Thursday, 9 March 2017

The art of building a brand in financial services

My wife and I spent a very pleasant couple of hours the other day at the Royal Academy's excellent After the Fall exhibition of 1930s American art. This was followed by a spot of lunch at Cafe Concerto and excellent coffee, biscuits and fresh fruit over at Sir Richard Branson's gaffe on Haymarket. The gaffe in question being the Virgin Money Lounge where customers can check in, take the weight off their weary feet, and help themselves to refreshments and newspapers - all free of charge.

Few people know more about the art of building brands than Sir Richard. Despite coming late to the financial services sector, Virgin Money has in a relatively short space of time, run rings round its competitors. In the area of investments, Branson saw the gap in the market for a simple investment for the novice investor by launching its tracker fund (managed by computers rather than costly fund managers) as a retail investment as early as 1995 - well before anyone else. Not only was he able to grasp the power of its simplicity and appeal to the masses, but also succeeded in implementing a management charge of 1% - a fee 12 times that of Legal & General's identical product. Despite this remarkable discrepancy, the fund has been so well pitched in marketing terms and supported by the company's legendary customer services that it has been hugely successful at tapping into the massive market of investment newbies. In one fell swoop Branson had managed to do what conventional investment houses had grappled unsuccessfully with for decades. Indeed, in the wake of Virgin's success, even the mighty Hargreaves Lansdown has in recent years included tracker funds on its roster, having pooh poohed them for years. Though ironically, Virgin's fund isn't among them as its management fee is far too high.

Then in 1997, Virgin saw the potential of shaking up the mortgage market by creating with RBS its One Account with which customers were given the freedom to consolidate the balances of their mortgages, current accounts, savings accounts and loans into one account. By offsetting the net total of all these accounts against the capital sum borrowed for the mortgage, customers were able to reduce the interest payments on their mortgages. It was a brilliantly simple idea. But nobody else had thought of it until then. Needless to say, the product was an instant success and helped this relatively new kid on the block further bolster its position in this otherwise conservative and staid market.

It has to be said that Sir Richard isn't just good at spotting opportunities to win over clients. He's also brilliant at retaining them through customer services, and understands its inseparable link with brand building, better than most. In fact, customer services has been something of an obsession throughout his career. There is, of course, the famous story about him disguising his own voice and calling one of his companies as a disgruntled customer, and demanding to be put in touch with Richard Branson. No one tells the story better than the man himself: "I am so pathetically bad at imitating someone else's voice that Penni, my trusted assistant for many years, sat there and let me make a complete fool of myself with some trumped-up complaint before saying, 'Well, thank you so much for sharing all that with me, sir. Let me see if Mr. Branson is available to take your call.' She then kept me hanging on for what seemed like an eternity - it was probably a couple of minutes - before coming back on the line to say, 'Sorry, Richard, but you appear to be out of the office at the moment, can someone else help you?' before dissolving into howls of laughter."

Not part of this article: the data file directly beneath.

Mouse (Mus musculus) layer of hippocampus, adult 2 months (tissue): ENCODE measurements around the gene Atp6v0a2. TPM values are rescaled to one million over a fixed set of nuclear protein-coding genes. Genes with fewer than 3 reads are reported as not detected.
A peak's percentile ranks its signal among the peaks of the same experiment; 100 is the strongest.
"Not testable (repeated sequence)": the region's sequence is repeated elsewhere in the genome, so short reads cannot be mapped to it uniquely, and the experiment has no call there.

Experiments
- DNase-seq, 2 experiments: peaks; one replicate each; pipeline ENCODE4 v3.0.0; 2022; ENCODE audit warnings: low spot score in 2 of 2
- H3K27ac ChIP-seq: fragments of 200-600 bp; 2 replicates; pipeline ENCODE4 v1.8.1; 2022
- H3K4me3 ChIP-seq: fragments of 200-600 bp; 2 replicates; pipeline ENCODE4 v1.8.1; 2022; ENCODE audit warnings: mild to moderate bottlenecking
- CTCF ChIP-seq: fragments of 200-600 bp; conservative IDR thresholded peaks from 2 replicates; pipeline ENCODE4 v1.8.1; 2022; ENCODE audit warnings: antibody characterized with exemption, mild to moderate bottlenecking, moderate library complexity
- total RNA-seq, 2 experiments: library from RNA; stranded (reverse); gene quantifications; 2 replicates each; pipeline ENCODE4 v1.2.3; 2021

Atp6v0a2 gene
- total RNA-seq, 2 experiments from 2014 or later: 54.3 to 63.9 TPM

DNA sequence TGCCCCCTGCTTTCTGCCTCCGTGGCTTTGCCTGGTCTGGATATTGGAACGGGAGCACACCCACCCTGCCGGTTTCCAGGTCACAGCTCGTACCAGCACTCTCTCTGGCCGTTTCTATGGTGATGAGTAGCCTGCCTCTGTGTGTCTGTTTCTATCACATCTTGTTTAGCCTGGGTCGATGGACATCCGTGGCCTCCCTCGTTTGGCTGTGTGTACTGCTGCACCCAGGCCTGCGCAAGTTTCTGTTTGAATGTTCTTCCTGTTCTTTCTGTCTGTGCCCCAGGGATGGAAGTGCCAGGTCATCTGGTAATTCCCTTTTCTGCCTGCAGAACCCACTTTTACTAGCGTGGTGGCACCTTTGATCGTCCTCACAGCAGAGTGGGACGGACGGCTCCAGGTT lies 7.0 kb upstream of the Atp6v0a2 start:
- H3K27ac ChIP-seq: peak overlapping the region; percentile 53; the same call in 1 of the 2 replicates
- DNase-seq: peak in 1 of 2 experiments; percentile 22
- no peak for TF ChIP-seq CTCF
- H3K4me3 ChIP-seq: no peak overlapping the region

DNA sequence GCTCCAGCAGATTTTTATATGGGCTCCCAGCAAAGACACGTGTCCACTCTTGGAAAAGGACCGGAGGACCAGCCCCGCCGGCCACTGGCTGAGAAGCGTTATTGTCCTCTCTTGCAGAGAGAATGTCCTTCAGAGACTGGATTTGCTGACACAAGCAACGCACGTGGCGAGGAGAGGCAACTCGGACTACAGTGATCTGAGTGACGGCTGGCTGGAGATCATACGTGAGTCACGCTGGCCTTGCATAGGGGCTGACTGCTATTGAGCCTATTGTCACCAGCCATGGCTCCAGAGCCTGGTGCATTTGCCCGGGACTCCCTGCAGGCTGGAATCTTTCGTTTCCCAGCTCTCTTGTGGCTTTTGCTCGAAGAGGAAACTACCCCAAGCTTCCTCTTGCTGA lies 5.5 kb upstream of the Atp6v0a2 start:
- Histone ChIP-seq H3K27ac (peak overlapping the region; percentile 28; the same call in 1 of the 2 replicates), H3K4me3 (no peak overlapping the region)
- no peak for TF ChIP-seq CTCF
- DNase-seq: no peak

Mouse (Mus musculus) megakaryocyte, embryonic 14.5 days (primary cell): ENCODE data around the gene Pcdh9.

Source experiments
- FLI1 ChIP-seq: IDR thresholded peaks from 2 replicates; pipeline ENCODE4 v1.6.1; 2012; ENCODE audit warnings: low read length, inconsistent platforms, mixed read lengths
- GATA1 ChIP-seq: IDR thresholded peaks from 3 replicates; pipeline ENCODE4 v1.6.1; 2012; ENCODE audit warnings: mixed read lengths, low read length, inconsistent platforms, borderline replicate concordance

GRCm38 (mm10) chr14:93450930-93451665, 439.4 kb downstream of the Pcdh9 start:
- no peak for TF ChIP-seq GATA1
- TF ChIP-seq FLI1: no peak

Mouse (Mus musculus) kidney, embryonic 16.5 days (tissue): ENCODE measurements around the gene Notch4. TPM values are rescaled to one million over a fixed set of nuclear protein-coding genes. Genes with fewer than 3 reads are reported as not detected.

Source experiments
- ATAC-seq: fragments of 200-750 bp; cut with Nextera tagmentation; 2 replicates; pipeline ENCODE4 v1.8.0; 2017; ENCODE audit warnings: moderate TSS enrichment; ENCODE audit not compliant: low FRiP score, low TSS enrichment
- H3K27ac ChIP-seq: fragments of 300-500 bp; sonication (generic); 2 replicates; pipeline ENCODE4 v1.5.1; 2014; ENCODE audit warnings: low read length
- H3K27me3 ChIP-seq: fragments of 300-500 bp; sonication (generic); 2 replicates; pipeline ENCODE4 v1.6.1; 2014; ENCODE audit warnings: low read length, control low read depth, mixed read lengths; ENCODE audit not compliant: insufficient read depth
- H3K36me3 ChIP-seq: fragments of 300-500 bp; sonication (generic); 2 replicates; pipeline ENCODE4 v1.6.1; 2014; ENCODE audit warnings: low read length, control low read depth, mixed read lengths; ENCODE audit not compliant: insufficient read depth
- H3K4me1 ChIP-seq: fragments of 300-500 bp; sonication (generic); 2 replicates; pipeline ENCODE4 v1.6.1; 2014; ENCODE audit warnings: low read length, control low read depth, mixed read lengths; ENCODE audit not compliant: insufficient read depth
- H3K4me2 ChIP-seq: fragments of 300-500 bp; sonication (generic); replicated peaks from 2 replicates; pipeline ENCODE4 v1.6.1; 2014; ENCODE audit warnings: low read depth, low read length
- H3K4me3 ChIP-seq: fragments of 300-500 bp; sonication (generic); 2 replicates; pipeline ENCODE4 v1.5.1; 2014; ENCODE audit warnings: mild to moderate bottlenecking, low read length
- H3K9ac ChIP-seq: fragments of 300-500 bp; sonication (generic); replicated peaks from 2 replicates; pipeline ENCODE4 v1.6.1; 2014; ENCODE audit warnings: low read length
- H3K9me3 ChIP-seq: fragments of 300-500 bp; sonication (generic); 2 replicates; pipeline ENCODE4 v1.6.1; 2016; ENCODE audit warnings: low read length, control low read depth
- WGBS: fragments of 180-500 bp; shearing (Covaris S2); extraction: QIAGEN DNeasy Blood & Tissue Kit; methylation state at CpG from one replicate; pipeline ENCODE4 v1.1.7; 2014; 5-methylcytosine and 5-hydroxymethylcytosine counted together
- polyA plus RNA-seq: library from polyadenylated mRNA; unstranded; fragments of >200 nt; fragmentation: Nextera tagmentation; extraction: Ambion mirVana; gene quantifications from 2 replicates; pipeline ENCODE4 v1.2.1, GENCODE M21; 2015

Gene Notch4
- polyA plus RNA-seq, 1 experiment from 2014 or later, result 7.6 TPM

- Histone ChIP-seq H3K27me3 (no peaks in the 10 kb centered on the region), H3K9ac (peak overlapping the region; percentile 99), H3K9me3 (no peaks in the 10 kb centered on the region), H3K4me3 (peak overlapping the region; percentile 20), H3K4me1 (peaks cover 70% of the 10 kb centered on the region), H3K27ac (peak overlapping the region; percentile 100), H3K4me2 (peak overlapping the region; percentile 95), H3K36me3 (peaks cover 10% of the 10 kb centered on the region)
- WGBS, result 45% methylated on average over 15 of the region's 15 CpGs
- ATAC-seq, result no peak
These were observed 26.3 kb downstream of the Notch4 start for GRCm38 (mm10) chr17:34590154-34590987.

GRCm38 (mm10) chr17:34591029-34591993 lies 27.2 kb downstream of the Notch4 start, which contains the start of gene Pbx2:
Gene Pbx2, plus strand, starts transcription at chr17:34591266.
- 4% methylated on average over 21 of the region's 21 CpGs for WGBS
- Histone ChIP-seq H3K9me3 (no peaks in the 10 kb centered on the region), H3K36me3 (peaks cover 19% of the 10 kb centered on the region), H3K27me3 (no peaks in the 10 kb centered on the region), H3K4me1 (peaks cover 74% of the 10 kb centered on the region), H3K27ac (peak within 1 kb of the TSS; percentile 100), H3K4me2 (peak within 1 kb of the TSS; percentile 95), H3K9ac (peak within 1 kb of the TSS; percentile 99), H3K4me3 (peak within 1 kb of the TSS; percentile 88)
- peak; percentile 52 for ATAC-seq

It's a funny story, but it makes an important point that most entrepreneurs fail to grasp. Namely that you should never get so caught up in management and strategy that you forget that you're providing a product or service for the benefit of customers.

Virgin Money has from the outset tried harder than most of its competitors to score brownie points in this department, and has by and large succeeded pretty well. In 2011, it took the decision once again to do something no other financial services provider had so much as contemplated. It launched its Virgin Money Lounges - essentially VIP lounges on the high street for its customers. Besides free refreshments and newspapers, Virgin Money lounges also provide iPads and in some cases, a bookable room for meetings. According to the young lad who greeted us at the Haymarket lounge, they get around 200 customers using it every day. The one in Glasgow gets as many as 1,000 through its doors on some days. That's an awful lot of customers in a year. Yes, they may be paying too high a price for their tracker funds. But they are happy customers, and they wouldn't dream of going anywhere else. That's the genius and staying power of the Branson brand.

Alex Pearl is the owner of Alex Pearl Ltd and author of Sleeping with the Blackbirds

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